Metallized materials making an impact
Last month’s European Conference on Vacuum Coating and Metallizing concentrated on process oriented topics and the optimization of metallized materials to deliver the best possible performance characteristics. Its message was that converters can take advantage of the industry’s technical advances to provide innovative packaging solutions in terms of both functional and aesthetic qualities.
The conference in Amsterdam was organized by AWA Alexander Watson Associates and part-sponsored by the European Metallizers Association,
Many markets today are seeing strong growth in use of metallized films in particular, with flexible packaging representing 79 per cent of all applications. Fresh fruit and vegetables, medical and pharmaceutical products, household goods, confectionery, and chilled foods packaging are among the major successes.
However, the ‘new technology’ of metallized film pouches and other film based packaging has not ousted traditional metallized paper. While 19 per cent of the market is in cigarette packaging, 67 per cent is in labelling applications – and metallized paper still enjoys the lion’s share of the beer bottle label market.
Christiane Burger, of German specialty paper mill Schoeller & Hoesch, explained that beer labelling continues to be the metallized paper ‘flagship’ across the globe. Although beer as a product group is losing market share overall in western Europe, there are still major market development opportunities for metallized papers – thanks to the current fashion for ‘chrome’ finishes. This translates comfortably on to the packaging for energy drinks, non alcoholic cocktails, and alcopops. In China, Russia, and eastern Europe, beer is considered a ‘modern’ drink, taking market share from traditional hard liquor – and metallized papers are the preferred labelling.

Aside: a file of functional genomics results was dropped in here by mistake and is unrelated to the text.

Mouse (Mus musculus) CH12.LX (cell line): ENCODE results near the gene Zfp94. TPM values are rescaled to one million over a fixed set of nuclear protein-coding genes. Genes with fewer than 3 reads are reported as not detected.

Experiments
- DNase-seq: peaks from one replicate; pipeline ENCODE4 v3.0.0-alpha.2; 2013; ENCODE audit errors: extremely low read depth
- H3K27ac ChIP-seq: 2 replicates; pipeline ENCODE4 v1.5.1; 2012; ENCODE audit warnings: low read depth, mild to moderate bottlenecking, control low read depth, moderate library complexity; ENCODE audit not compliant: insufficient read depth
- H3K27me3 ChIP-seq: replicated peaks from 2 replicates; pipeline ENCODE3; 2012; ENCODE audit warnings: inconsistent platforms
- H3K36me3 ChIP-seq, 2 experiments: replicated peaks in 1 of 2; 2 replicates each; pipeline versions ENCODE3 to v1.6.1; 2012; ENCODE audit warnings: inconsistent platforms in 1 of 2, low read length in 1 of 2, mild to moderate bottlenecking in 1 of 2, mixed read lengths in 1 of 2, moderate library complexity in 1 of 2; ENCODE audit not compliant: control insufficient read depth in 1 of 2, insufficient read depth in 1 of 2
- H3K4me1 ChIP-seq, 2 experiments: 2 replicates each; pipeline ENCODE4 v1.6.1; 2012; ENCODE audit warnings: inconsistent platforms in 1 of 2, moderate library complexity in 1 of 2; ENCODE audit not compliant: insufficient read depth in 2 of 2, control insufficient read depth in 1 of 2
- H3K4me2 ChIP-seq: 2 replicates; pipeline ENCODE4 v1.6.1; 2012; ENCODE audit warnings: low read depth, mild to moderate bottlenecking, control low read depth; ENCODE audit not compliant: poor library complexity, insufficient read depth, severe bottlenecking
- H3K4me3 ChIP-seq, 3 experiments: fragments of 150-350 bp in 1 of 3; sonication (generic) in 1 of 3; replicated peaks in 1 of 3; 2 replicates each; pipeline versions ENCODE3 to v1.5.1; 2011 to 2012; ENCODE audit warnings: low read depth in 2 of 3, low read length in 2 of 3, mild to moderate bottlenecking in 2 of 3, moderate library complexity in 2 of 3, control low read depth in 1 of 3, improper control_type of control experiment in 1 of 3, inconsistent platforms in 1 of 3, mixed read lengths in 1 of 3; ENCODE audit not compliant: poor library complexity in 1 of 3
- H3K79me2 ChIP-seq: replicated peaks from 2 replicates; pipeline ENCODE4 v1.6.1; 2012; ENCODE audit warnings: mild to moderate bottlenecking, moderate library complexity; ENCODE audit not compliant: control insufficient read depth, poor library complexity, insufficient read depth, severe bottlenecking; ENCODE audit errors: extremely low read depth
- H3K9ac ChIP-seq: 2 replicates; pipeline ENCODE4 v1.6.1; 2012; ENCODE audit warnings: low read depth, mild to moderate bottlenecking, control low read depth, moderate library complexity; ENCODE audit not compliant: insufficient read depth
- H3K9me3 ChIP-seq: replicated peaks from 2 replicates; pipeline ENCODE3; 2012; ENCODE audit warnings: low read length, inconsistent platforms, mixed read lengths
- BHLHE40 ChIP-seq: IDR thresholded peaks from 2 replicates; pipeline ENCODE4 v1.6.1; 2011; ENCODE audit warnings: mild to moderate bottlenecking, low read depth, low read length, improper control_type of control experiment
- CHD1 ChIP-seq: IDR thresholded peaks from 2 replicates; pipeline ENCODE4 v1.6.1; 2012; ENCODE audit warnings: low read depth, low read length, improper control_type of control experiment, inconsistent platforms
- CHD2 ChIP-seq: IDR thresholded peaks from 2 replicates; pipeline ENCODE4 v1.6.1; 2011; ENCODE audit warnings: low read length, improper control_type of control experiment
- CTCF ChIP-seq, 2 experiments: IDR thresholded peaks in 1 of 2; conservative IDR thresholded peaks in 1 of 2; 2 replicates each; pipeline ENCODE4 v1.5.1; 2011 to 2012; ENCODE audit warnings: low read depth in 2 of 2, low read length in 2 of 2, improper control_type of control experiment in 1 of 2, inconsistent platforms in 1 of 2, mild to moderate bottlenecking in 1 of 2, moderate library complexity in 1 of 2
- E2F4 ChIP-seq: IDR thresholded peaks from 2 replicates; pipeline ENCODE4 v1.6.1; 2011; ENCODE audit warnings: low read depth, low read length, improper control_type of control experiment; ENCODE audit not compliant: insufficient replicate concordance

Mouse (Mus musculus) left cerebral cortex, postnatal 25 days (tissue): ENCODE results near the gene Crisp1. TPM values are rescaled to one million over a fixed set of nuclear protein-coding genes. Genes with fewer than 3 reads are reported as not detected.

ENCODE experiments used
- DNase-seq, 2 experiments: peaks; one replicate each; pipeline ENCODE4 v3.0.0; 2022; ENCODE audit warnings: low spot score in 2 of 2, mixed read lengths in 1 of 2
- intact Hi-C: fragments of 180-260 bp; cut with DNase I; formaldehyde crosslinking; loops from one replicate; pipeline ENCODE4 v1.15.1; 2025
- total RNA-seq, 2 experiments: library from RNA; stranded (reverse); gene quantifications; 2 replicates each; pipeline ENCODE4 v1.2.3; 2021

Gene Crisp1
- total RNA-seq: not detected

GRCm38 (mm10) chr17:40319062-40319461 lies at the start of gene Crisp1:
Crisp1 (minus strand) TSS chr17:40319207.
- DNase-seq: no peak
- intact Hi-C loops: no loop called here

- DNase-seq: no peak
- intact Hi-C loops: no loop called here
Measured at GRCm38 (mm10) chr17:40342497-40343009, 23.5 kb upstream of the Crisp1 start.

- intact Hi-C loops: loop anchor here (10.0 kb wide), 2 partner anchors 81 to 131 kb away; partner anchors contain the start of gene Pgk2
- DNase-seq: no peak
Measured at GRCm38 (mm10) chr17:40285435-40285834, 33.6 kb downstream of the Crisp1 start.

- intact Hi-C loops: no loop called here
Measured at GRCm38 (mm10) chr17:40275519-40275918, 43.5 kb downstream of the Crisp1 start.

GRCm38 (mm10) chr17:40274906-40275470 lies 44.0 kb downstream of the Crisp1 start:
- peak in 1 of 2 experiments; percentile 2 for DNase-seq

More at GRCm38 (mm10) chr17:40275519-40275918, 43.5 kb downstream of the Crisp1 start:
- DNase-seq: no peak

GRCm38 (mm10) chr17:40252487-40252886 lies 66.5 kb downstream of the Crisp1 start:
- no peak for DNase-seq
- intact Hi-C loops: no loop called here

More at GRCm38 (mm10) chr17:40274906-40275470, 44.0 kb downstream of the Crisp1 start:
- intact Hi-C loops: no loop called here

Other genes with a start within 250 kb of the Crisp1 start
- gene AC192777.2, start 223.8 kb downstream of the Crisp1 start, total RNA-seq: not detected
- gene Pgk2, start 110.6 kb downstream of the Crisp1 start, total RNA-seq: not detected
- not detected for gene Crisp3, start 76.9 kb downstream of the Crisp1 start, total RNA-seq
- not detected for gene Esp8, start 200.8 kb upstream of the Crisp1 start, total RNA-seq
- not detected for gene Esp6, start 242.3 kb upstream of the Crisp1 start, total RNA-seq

However, the pressures on margins that are suffusing the whole European packaging market are also affecting metallized papers, which face increasing competition from alternative methods of achieving a metallic finish. Metallic inks – previously not competitive in price terms – now represent a viable choice because their use can contribute to considerable cost savings.
Used on conventional label papers, metallic inks can save on conversion costs (a white ink base is not necessary for pre-printing graphics, as on a metallized substrate). Labels on non metallized papers also require a shorter wash-off time from returnable bottles.
The versatility of metallized films means that they are enjoying growth over a much wider base than metallized papers, as Todd O’Reilly, of UCB Surface Specialties, outlined in his paper. Metallized films offer a broad range of aesthetic possibilities as well as extra functional qualities. They are currently on supermarket shelves in the form of flexible packaging such as coffee bags and pouches, and are valued for their barrier properties.
For labelling, they are currently popular in wet glue, sleeving, and wraparound applications – and, of course, for self adhesive applications, where the ability to add a security hologram is an additional feature.
A particularly interesting paper from Fabiano Rimediotti, of Galileo Vacuum Systems, dealt with rewinding and slitting of metallized films. Scratches and holes in the film surface can often be traced back to poor finishing, he warned. With such added value products, retention of the surface qualities of the film through the post-production conversion processes depends very much on good housekeeping.
Hueck Folien’s Lothar Zapf, current president of the European Metallizing Association, delivered the conference’s keynote speech.
He urged delegates to define common interests at all levels of the value chain; and develop and maintain a means of intense information transfer – “so that everyone, from vacuum metallizer to converter and end user, can continue to make the most of this highly functional, highly decorative material technology”.
For further information on the conference visit www.awa-bv.com